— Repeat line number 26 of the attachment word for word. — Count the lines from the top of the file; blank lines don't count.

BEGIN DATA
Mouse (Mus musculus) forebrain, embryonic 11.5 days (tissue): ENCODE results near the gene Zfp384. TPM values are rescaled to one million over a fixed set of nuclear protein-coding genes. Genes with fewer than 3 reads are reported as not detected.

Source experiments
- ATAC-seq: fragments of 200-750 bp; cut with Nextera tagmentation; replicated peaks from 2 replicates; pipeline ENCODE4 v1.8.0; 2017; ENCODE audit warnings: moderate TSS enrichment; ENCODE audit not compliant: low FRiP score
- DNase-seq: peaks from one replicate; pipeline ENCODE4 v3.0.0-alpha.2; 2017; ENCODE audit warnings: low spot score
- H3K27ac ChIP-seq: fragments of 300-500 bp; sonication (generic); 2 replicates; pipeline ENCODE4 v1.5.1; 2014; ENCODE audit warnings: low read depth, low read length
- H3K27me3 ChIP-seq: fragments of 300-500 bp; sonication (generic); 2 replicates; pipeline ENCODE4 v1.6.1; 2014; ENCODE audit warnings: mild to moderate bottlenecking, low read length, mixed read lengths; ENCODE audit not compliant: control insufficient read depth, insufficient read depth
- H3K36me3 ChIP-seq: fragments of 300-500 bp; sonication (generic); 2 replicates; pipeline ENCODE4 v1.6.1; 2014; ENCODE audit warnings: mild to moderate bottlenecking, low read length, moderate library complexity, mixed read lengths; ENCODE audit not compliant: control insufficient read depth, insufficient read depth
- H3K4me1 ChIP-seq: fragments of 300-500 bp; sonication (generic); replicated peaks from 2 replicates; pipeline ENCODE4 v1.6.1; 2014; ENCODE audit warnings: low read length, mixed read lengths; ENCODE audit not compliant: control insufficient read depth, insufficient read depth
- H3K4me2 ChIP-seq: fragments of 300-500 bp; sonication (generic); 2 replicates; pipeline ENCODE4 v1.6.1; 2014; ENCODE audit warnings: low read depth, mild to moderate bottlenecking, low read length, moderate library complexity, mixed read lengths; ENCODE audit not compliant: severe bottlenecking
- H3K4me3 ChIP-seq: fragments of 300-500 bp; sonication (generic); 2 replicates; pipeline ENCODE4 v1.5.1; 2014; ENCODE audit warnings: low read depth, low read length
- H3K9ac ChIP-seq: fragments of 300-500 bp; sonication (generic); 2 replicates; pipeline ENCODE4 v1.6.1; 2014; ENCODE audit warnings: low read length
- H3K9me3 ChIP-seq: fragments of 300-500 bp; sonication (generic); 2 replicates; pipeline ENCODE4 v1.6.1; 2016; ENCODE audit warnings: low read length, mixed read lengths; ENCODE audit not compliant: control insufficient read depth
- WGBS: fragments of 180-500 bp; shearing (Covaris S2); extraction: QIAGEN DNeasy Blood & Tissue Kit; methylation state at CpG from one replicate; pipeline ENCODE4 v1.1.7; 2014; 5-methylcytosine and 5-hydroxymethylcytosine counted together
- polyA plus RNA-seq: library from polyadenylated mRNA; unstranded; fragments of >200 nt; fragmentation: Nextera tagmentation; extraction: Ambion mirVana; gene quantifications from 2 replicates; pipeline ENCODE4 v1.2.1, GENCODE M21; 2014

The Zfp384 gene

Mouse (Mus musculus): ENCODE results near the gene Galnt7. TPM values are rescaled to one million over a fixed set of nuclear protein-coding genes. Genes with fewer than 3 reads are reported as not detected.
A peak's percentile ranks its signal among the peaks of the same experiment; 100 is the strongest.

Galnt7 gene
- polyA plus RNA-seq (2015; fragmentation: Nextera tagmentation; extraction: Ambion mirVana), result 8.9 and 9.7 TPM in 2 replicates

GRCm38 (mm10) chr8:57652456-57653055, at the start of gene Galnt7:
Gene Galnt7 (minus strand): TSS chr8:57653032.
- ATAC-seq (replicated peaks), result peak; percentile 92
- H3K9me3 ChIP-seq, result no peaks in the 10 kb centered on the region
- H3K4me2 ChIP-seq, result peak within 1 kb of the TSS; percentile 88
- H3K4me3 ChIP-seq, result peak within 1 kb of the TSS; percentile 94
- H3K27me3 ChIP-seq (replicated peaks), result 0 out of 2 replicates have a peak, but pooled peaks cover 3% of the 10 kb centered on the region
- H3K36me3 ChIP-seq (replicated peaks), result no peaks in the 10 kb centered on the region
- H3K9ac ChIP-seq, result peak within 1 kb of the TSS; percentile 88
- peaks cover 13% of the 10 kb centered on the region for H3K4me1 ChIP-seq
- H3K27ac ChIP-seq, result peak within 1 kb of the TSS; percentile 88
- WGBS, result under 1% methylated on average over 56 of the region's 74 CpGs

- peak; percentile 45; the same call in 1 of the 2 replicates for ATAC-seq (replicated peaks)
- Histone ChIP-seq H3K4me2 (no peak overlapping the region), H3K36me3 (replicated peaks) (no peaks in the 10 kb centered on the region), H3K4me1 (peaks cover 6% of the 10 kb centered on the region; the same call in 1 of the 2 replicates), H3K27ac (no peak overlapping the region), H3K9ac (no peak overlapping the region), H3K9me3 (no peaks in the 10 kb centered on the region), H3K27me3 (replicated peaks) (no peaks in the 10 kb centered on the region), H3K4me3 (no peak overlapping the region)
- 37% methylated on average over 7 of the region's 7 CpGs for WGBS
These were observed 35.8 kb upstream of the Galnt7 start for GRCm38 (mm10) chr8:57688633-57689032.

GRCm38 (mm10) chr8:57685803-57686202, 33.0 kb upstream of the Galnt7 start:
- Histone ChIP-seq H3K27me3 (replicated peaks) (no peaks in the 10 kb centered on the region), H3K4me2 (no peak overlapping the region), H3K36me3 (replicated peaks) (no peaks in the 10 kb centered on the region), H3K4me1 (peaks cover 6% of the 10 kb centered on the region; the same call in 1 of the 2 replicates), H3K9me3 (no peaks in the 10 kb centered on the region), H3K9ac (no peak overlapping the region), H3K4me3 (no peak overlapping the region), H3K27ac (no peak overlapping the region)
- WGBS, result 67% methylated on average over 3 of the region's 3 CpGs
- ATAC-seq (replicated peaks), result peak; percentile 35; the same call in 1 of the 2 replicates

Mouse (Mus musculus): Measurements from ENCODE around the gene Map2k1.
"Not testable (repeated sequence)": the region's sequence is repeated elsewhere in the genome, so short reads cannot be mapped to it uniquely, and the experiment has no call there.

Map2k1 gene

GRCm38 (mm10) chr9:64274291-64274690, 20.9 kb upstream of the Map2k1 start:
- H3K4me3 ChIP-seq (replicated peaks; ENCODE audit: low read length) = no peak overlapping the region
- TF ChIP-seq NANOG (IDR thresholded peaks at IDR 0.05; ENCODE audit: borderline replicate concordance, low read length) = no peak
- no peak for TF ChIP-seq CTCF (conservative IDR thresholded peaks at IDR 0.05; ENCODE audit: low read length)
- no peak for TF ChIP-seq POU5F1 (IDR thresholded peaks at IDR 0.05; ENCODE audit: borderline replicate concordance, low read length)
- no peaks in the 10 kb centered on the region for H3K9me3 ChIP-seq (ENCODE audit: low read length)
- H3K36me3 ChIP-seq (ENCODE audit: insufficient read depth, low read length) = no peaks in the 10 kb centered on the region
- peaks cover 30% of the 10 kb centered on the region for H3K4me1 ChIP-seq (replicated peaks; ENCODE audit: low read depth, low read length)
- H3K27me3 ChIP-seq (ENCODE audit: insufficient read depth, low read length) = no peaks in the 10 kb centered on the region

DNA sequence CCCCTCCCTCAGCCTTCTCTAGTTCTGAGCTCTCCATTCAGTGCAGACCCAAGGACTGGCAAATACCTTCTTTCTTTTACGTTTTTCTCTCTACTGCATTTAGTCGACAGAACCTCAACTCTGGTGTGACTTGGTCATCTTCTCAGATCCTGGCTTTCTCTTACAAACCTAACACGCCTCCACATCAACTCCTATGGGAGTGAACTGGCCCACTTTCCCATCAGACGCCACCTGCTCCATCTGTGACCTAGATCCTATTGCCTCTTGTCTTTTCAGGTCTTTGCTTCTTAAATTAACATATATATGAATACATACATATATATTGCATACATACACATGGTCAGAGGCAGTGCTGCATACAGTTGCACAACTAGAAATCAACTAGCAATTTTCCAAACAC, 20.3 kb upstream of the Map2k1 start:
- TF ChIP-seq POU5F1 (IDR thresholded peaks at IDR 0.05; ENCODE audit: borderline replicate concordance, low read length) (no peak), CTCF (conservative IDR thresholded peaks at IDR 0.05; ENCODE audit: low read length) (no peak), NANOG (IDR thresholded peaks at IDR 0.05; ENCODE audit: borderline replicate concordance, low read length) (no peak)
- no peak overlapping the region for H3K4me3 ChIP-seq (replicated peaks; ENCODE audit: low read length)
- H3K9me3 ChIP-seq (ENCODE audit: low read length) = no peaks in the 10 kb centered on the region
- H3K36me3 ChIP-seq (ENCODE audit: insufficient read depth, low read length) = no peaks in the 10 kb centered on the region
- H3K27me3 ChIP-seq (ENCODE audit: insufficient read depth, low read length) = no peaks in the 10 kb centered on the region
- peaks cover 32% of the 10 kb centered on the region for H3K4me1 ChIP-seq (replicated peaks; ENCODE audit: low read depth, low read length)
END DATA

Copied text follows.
- H3K27me3 ChIP-seq (replicated peaks), result 0 out of 2 replicates have a peak, but pooled peaks cover 3% of the 10 kb centered on the region